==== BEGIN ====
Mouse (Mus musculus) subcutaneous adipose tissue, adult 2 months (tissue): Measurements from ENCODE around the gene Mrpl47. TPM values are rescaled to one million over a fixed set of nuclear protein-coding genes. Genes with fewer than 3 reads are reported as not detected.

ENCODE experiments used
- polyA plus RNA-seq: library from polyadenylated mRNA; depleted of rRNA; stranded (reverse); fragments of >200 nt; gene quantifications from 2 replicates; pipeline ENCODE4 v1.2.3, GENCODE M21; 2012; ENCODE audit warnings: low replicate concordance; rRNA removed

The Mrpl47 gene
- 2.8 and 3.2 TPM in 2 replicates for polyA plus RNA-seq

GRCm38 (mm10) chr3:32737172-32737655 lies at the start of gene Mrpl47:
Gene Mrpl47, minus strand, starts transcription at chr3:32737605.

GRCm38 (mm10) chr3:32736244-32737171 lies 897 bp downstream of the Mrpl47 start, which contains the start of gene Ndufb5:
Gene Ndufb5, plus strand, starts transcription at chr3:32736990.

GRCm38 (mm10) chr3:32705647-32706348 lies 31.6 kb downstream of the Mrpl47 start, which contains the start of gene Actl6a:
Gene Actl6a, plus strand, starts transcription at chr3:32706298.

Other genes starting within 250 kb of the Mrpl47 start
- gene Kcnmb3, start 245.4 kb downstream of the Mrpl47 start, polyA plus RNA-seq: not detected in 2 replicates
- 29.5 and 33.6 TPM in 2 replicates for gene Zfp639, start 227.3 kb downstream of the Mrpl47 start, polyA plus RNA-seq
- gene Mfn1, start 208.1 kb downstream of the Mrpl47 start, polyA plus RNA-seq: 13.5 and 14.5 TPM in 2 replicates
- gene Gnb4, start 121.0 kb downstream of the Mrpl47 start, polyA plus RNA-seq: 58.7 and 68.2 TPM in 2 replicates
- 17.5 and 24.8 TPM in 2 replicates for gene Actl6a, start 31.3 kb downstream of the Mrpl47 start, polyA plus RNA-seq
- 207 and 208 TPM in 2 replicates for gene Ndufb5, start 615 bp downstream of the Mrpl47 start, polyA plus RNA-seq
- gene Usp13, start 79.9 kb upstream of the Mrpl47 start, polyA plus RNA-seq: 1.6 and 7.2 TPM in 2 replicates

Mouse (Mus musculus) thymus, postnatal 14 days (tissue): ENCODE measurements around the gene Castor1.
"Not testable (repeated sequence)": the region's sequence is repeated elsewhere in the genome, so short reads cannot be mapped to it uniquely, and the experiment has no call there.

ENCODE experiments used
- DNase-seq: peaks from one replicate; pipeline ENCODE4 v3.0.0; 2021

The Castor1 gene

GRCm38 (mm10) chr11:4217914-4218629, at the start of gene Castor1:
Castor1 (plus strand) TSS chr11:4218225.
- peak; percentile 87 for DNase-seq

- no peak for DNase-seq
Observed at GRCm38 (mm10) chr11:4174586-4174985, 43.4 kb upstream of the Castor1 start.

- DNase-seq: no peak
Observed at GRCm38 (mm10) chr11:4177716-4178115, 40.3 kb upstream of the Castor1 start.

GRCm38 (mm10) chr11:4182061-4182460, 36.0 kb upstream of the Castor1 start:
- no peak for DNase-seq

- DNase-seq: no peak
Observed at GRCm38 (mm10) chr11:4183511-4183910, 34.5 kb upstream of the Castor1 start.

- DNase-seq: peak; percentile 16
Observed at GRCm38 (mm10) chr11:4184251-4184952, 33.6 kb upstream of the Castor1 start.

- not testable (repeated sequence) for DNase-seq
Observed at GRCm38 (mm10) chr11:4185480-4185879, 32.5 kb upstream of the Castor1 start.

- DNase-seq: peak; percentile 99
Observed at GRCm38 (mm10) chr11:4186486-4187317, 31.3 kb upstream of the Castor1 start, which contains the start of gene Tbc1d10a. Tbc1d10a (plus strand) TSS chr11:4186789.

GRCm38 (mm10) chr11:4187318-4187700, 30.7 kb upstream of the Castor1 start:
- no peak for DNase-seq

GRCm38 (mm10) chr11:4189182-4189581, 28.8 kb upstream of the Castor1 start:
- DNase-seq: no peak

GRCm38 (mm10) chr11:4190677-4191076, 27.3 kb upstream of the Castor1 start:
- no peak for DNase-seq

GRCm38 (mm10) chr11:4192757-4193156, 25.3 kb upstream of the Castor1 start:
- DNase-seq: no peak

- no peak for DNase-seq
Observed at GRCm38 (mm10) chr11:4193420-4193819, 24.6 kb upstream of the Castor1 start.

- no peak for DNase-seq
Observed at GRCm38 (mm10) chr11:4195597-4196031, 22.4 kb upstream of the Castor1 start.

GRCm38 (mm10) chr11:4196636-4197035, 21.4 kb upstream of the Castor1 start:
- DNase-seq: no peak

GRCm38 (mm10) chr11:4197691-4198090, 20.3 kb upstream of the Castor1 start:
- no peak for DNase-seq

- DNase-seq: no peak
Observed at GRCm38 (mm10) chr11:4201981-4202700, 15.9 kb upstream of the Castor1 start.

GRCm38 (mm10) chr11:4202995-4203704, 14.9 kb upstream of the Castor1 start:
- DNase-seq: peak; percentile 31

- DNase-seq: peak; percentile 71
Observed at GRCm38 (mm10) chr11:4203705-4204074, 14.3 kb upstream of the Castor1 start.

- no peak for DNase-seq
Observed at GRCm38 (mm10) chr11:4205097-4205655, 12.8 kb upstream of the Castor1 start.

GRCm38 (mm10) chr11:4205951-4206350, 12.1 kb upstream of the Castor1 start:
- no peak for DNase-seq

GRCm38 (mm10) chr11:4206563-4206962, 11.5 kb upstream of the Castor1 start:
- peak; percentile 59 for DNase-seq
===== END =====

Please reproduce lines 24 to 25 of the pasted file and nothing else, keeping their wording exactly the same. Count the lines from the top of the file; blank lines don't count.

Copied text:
The Castor1 gene

GRCm38 (mm10) chr11:4217914-4218629, at the start of gene Castor1: